Roland Corporation boosts productivity and creativity worldwide

Employees share information and collaborate with a social network powered by IBM Lotus software

Published on 17-Nov-2011

Validated on 11 Feb 2014

"IBM Connections is ideal for quickly posting one’s thoughts and feelings. We can use it as a foundation for gathering the opinions of employees and customers throughout the world." - Koji Hara, information systems director, Roland Corporation

Roland Corporation

Consumer Products

Deployment country:

Mobile, Social Business


Roland Corporation manufactures electronic equipment, including electric pianos, organs, synthesizers, percussion instruments, musical amplifiers, guitar-related equipment, professional video and audio, and computer music equipment. Headquartered in Hamamatsu, Japan, the company employs around 3,100 people and had consolidated revenues in fiscal year 2011 of JPY78,270 million. With manufacturing operations and sales affiliates around the globe, Roland focuses on expanding its worldwide business through sustained innovation.

Business need:
Roland Corporation needed an IT infrastructure to help employees share information and collaborate around the globe.

The company created a social network powered by IBM Connections and IBM Lotus Quickr software.

Using the social network, employees can informally share information and ideas wherever and whenever they choose, helping enhance productivity and creativity.

Case Study

The need to share information

Since it was founded in 1972, Roland has achieved a leadership position through its creativity and technological depth, establishing many firsts in technology and products. Yet in recent years, innovation has become more globalized, diversified and individualized. Fostering creativity requires a high level of information sharing, communication, cooperation and collaboration among employees in diverse markets worldwide.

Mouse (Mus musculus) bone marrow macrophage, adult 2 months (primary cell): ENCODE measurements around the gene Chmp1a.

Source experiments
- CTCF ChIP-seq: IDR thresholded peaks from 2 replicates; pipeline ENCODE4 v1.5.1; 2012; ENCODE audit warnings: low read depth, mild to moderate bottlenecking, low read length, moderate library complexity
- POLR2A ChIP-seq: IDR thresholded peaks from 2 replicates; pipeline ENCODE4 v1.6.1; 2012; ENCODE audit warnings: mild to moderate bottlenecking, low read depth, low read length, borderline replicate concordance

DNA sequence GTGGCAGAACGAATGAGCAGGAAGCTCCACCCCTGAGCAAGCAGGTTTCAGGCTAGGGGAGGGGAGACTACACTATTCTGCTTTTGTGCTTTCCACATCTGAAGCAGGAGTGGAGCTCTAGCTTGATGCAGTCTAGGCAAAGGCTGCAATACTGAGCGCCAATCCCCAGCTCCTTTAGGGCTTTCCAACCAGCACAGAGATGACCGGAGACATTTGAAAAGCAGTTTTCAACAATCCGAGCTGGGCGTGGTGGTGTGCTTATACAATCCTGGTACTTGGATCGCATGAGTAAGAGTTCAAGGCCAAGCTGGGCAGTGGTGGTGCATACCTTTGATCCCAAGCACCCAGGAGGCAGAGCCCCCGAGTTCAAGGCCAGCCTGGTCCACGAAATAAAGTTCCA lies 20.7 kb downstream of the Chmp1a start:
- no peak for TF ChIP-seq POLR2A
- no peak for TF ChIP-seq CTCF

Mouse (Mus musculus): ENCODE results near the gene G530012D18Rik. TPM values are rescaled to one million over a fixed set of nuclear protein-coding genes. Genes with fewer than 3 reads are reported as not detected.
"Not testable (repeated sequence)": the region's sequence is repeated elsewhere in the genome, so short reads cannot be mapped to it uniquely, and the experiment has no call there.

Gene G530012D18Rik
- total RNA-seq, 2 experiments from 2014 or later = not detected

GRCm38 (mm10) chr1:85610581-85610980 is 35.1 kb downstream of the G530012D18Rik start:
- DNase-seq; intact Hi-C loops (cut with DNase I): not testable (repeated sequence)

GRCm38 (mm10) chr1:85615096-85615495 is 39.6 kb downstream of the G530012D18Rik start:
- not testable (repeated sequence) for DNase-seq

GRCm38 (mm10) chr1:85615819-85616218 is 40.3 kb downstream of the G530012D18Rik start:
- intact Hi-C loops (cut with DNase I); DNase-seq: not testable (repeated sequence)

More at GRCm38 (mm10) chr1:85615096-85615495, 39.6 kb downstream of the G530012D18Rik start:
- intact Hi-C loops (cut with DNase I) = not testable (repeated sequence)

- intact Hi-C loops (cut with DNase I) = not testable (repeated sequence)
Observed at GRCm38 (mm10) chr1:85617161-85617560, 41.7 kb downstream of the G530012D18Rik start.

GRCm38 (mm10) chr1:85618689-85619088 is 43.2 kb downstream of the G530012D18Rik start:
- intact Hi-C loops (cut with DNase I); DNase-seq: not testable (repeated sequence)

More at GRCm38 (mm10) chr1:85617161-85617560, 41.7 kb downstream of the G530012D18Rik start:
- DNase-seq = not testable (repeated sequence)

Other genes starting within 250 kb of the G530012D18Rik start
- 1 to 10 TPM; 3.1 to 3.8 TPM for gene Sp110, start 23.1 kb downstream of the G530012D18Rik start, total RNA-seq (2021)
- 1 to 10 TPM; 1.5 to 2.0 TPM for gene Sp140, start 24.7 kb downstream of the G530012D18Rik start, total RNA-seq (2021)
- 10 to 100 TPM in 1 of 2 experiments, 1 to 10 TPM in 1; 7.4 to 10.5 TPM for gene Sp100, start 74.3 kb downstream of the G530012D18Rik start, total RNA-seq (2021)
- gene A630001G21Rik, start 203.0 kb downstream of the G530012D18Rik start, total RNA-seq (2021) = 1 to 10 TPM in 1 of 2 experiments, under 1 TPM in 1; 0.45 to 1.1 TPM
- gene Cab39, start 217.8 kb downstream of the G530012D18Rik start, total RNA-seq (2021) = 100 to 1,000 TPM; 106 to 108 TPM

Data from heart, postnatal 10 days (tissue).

For example, Roland is advancing a local production system, making products close to where consumers use them. These products are based on technologies developed in Japan. The goal is to make the business more efficient in terms of transportation and other factors while supplying products that match each region’s differing needs. Naturally, local product development, production and sales depend on close collaboration among employees in Japan and those overseas.

This need for collaboration challenged Roland because the company lacked a technology infrastructure for effective horizontal information sharing. Roland used IBM Lotus Notes® for email, a company bulletin board and workflows, but the functionality was only available in Japan. In addition, there were three systems for content management and sharing, but only a few employees understood them, and search capabilities were rudimentary.

An electronic public square

To address its challenges, Roland engaged IBM Business Partner Acro-X Corporation to roll out the Roland Horizontal Enterprise Agora (RHEA) solution. Agora is the Greek word for public square, which aptly describes what Roland envisions the solution to provide. Powered by IBM Lotus® Quickr® and IBM Connections software, the RHEA social-networking service is designed to support the information sharing, knowledge management and collaboration a global corporation requires.

In February 2010, Roland deployed Lotus Quickr online team collaboration software to help employees access and interact with the people, information and project content required to complete work. With Lotus Quickr software, team members can quickly and easily share documents and information using team spaces, content libraries, discussion forums, wikis and connectors.

Five months later, Roland deployed IBM Connections social software with its Web 2.0 features that unite people from across the global organization. Employees can connect with specialists and access expertise worldwide with searchable profiles, blogs, wikis, forums, frequently asked questions (FAQs) and histories of problems solved. Information is much easier to access and share through online communities of interest, meeting places and file sharing. Further, with support for mobile devices such as iPhone and iPads, employees can network and share information from any location at any time.